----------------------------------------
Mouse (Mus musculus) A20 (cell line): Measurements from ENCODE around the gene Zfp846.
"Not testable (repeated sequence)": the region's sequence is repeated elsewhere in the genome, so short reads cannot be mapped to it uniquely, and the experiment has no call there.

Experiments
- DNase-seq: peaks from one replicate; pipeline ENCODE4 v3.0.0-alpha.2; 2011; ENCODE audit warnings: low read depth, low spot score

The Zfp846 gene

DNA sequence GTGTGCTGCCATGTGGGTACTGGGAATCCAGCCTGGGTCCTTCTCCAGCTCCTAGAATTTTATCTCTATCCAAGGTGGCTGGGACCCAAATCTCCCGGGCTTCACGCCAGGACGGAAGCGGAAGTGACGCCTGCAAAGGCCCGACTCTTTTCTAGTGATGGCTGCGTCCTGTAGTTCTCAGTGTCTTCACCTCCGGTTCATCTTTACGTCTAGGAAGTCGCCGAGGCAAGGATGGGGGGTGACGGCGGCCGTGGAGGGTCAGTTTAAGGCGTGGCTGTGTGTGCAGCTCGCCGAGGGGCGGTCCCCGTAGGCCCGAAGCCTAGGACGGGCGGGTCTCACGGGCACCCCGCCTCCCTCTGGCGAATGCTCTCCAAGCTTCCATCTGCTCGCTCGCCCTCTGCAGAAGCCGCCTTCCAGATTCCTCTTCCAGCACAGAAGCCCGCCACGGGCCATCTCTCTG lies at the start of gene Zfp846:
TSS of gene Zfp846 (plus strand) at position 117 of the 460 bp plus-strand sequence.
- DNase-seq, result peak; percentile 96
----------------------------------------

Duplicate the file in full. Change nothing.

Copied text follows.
Mouse (Mus musculus) A20 (cell line): Measurements from ENCODE around the gene Zfp846.
"Not testable (repeated sequence)": the region's sequence is repeated elsewhere in the genome, so short reads cannot be mapped to it uniquely, and the experiment has no call there.

Experiments
- DNase-seq: peaks from one replicate; pipeline ENCODE4 v3.0.0-alpha.2; 2011; ENCODE audit warnings: low read depth, low spot score

The Zfp846 gene

DNA sequence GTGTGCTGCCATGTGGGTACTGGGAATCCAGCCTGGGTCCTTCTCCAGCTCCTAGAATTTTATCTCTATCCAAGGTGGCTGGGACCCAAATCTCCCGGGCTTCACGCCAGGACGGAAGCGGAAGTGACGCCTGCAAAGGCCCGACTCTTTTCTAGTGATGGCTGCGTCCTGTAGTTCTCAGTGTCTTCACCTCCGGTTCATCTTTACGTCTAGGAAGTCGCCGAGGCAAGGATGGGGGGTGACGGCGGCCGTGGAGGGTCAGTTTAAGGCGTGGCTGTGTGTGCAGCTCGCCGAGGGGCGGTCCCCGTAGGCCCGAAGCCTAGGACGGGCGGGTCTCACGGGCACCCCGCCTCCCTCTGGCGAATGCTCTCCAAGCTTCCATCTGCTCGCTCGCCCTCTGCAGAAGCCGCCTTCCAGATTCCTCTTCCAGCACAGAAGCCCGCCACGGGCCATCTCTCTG lies at the start of gene Zfp846:
TSS of gene Zfp846 (plus strand) at position 117 of the 460 bp plus-strand sequence.
- DNase-seq, result peak; percentile 96